How to Boost Your HDTV’s Video Quality

Regardless of whether you are viewing standard TV programming, using your DVD or Blu-ray player, or connecting your PC to your HDTV to enjoy Internet TV programming, you may not be getting the most of out of your viewing experience with your HDTV.  If you just purchased an LCD or HDTV or you have had it set up for a period of time, there is a process known as TV calibration that can help you improve the quality of videos you watch on your HDTV.

Calibration is the process of adjusting the settings on your HDTV to allow the unit to meet improved standards which cannot be achieved by using factory settings.  When you purchase your HDTV it is configured with what is known as factory default settings. These are settings that are pre-configured at the time of manufacturing to match the lighting in the showroom so the display catches your eye when you are in the retail store.

HDTV manufacturers use default settings across the board since their first priority is to get the unit into the showroom in the fastest way possible to keep up with the competition and to be sure their unit sells when it catches your eye with sharpness, vivid colors, and clarity.  However, what looks great in the showroom will not necessarily look the same when you install the unit in your living room due to different lighting and other factors that come into play.  These are some of the reasons you may not be getting the most out of your HDTV without even realizing it until you calibrate the unit.  Here are a few tips:

Use a High Definition Resource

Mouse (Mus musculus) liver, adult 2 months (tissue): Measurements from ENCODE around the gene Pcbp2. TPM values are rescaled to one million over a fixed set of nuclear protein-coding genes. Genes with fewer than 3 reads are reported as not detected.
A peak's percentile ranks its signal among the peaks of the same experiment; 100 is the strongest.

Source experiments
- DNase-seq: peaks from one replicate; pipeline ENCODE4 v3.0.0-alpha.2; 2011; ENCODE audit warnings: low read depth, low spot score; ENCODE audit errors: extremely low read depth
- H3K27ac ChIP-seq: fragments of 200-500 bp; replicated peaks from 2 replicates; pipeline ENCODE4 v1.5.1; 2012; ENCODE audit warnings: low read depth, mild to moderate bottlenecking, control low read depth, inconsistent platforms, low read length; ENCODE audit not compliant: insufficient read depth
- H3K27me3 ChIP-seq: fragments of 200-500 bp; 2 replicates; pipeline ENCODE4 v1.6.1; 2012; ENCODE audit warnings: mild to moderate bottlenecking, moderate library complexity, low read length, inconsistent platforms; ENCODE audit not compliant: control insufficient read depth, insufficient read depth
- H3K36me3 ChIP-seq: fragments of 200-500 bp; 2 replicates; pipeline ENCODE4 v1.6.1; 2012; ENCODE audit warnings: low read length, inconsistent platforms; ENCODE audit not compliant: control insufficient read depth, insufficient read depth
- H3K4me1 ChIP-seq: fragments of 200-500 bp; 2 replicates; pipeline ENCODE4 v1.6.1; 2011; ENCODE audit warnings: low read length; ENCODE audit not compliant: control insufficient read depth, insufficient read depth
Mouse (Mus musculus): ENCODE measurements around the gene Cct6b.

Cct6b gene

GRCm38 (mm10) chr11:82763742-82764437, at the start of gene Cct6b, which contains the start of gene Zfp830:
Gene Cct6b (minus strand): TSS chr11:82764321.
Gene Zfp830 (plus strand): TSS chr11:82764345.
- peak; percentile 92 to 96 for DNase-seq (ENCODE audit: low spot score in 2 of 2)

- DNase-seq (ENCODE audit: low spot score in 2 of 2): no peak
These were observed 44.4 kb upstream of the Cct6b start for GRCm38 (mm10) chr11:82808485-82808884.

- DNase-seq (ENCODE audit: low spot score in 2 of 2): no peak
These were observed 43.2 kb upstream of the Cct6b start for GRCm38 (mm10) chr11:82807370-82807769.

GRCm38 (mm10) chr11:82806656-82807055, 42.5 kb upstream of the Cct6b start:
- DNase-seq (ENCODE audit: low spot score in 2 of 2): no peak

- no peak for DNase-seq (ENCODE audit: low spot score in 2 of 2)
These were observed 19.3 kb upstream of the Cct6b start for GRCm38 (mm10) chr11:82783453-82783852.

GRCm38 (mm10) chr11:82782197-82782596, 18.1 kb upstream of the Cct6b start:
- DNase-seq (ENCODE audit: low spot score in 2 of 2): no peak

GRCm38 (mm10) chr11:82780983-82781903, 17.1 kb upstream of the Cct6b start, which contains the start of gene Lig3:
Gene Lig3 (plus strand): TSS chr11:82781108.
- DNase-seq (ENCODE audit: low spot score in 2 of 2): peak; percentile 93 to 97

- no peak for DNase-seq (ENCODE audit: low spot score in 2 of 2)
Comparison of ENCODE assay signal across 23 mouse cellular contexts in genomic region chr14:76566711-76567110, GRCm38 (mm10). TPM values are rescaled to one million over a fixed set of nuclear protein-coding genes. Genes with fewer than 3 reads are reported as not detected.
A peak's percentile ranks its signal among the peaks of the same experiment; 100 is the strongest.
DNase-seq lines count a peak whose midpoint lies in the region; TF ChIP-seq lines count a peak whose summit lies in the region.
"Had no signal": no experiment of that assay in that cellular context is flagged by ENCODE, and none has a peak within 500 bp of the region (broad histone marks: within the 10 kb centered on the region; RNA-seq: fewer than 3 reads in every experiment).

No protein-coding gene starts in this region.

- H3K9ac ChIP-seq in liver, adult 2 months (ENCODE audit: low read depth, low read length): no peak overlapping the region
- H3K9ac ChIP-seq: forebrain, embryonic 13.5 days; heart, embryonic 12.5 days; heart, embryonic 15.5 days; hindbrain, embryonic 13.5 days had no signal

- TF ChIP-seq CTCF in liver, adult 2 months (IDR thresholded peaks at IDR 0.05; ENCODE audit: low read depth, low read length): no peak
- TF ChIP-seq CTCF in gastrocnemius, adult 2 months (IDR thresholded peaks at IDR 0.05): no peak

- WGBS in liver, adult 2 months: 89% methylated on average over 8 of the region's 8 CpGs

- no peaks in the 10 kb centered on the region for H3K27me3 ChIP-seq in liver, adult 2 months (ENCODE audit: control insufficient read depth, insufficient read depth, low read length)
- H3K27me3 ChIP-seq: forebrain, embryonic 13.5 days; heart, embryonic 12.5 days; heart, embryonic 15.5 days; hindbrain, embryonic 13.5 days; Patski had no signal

Before you begin to calibrate your HDTV make sure you use a resource that is going to help you get the highest quality display possible with your unit.  For example, an old movie that was created prior to HD will not make a viable resource for calibrating your HDTV.  Instead, use a true high definition example such as a cable channel delivered in high definition or a video delivered through your Blu-ray player.  You will also get the best results if you choose a video that has a variety of different scenes and colors which demonstrate contrast from dark to light.

Calibrating the Settings

You will find that there are fundamental settings that you can adjust to achieve the highest quality display for your surroundings.  There are also locked adjustments on the television which you should not access if you are inexperienced with calibrating an LCD or HDTV.  One wrong move when calibrating locked settings can affect many other settings on your unit and you will spend hours and hours trying to get everything working properly again.  That said here are a few ways you can safely calibrate your HDTV to improve the quality of your viewing experience:

  • Display Brightness:  When you think of the term brightness you automatically think of lightening up the display.  Actually the brightness setting on your HDTV adjusts the black levels to enhance the dimension of the display picture.  You can adjust the brightness setting by choosing a specific scene from the video you chose as your resource and then pausing the scene.  If there is a lot of light in the scene increase the display brightness until you see the bars turning a grey color and then reduce the setting back slightly until the bars once again turn black.  Use the same process for a dark scene to bring out dimensions in low lighting.